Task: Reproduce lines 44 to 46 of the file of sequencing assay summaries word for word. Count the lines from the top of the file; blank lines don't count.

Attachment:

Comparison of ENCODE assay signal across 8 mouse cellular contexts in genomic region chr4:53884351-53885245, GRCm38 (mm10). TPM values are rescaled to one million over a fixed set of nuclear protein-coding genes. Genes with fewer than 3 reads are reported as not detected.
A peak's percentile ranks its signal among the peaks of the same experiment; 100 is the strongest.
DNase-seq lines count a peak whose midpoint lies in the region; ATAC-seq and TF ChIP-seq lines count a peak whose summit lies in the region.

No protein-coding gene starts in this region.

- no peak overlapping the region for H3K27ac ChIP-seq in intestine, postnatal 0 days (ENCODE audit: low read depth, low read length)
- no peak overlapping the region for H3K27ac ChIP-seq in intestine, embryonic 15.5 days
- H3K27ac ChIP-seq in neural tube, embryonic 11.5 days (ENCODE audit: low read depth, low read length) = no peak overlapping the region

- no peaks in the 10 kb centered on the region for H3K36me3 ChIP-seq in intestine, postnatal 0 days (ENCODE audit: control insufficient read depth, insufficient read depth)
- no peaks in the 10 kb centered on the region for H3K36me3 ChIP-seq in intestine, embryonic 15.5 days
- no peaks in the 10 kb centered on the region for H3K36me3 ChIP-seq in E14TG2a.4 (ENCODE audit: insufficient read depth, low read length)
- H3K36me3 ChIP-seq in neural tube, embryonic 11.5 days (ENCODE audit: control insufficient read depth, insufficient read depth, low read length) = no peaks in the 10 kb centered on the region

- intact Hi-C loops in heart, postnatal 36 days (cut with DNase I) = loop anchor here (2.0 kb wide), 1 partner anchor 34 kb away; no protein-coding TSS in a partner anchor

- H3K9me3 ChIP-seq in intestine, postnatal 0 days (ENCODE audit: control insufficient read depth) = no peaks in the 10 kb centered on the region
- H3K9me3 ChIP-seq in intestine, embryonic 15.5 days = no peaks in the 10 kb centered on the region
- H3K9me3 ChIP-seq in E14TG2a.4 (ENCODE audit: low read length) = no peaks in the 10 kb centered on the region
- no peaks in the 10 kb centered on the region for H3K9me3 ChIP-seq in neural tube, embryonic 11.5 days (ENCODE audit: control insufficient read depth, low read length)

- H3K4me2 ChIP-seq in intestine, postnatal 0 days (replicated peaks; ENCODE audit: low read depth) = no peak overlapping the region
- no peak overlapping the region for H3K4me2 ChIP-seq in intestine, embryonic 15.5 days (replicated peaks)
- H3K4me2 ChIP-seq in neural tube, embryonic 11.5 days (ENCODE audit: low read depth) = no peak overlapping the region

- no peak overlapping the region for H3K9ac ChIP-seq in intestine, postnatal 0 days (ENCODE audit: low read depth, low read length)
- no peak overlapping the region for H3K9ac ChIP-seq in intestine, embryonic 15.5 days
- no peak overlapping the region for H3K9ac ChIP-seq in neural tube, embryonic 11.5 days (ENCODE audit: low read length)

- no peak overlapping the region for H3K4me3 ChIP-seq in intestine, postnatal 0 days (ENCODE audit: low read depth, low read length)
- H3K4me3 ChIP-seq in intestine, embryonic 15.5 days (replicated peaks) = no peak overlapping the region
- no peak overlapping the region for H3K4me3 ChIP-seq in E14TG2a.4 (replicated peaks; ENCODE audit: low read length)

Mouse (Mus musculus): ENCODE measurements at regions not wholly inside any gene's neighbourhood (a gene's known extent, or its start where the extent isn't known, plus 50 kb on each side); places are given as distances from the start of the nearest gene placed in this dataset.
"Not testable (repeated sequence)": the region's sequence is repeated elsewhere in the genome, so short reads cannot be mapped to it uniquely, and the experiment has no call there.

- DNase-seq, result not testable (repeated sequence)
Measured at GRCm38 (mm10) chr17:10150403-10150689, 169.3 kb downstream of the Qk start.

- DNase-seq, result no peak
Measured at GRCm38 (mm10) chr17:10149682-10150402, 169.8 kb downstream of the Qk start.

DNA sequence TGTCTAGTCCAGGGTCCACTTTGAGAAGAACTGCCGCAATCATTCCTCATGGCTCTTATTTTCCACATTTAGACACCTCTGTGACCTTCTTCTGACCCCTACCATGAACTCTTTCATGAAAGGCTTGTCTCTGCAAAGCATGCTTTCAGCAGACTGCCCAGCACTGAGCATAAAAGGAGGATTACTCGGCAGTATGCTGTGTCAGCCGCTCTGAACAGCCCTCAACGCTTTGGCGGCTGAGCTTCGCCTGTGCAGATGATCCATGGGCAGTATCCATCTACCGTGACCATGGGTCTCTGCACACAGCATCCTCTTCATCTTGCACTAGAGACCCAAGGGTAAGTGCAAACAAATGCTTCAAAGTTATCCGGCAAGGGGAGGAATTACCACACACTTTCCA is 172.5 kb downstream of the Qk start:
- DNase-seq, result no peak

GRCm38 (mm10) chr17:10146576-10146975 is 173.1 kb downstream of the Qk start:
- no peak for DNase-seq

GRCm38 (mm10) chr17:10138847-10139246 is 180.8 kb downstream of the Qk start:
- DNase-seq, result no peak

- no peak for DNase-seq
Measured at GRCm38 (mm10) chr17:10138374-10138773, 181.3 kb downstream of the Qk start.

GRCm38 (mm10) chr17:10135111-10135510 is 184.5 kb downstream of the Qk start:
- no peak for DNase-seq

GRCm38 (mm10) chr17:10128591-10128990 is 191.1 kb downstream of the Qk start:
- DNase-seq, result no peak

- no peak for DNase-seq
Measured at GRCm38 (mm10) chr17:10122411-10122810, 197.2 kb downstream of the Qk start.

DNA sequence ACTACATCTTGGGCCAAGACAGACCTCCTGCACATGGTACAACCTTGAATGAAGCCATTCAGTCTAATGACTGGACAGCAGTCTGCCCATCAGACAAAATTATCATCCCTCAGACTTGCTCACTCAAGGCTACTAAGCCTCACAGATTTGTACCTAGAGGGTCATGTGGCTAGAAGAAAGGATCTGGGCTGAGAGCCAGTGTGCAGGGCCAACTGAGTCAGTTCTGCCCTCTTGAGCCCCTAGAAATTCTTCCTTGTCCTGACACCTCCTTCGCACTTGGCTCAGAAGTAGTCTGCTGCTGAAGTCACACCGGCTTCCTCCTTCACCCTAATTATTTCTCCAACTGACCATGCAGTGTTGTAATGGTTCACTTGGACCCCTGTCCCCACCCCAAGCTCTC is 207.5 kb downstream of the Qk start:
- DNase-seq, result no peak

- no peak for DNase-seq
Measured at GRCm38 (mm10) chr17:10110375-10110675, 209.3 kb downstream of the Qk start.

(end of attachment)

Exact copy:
- no peak for DNase-seq
Measured at GRCm38 (mm10) chr17:10122411-10122810, 197.2 kb downstream of the Qk start.

DNA sequence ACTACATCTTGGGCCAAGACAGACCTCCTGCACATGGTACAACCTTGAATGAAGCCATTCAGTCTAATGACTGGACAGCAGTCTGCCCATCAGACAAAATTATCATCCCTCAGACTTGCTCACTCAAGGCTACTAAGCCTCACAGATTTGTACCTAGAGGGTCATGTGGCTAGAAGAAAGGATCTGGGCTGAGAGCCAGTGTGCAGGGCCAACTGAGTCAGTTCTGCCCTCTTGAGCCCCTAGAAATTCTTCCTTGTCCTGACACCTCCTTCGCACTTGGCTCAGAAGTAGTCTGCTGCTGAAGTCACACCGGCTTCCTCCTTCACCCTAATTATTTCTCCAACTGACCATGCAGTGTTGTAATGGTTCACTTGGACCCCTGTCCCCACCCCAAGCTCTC is 207.5 kb downstream of the Qk start: